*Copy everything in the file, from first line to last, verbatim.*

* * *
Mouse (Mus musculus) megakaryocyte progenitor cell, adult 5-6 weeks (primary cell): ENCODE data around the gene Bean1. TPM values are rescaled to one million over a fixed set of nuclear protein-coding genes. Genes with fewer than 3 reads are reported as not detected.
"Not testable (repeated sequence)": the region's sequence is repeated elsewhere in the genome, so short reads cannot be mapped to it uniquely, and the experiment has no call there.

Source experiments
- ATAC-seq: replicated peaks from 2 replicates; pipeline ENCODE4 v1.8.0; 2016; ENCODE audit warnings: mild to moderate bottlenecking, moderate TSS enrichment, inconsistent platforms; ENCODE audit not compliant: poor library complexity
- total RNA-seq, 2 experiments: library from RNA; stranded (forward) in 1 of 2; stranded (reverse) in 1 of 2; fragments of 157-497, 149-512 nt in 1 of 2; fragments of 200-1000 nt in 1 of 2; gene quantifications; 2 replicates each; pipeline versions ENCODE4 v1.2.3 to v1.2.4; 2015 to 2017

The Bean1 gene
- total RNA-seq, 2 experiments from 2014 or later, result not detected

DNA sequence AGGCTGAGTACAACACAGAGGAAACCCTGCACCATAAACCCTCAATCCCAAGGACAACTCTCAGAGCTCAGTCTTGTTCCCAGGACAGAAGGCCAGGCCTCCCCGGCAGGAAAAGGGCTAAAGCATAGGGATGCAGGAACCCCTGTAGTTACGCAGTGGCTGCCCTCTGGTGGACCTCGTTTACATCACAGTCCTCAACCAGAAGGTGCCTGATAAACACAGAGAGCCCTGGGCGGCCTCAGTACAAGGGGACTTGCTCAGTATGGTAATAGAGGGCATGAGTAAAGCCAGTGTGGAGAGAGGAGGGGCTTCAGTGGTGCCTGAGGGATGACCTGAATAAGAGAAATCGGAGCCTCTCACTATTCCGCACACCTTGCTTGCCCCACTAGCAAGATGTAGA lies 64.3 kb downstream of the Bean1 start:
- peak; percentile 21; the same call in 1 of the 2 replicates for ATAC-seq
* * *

Mouse (Mus musculus) megakaryocyte progenitor cell, adult 5-6 weeks (primary cell): ENCODE data around the gene Bean1. TPM values are rescaled to one million over a fixed set of nuclear protein-coding genes. Genes with fewer than 3 reads are reported as not detected.
"Not testable (repeated sequence)": the region's sequence is repeated elsewhere in the genome, so short reads cannot be mapped to it uniquely, and the experiment has no call there.

Source experiments
- ATAC-seq: replicated peaks from 2 replicates; pipeline ENCODE4 v1.8.0; 2016; ENCODE audit warnings: mild to moderate bottlenecking, moderate TSS enrichment, inconsistent platforms; ENCODE audit not compliant: poor library complexity
- total RNA-seq, 2 experiments: library from RNA; stranded (forward) in 1 of 2; stranded (reverse) in 1 of 2; fragments of 157-497, 149-512 nt in 1 of 2; fragments of 200-1000 nt in 1 of 2; gene quantifications; 2 replicates each; pipeline versions ENCODE4 v1.2.3 to v1.2.4; 2015 to 2017

The Bean1 gene
- total RNA-seq, 2 experiments from 2014 or later, result not detected

DNA sequence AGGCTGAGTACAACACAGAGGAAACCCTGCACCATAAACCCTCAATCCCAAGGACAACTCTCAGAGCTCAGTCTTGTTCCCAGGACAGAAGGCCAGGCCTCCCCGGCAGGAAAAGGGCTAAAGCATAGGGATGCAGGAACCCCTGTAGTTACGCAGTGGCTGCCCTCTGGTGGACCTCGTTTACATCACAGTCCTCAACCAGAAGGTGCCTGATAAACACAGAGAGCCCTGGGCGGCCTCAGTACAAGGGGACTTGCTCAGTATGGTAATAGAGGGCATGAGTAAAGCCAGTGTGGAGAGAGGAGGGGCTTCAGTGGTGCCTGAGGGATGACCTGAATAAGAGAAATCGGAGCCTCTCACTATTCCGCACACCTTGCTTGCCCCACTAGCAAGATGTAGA lies 64.3 kb downstream of the Bean1 start:
- peak; percentile 21; the same call in 1 of the 2 replicates for ATAC-seq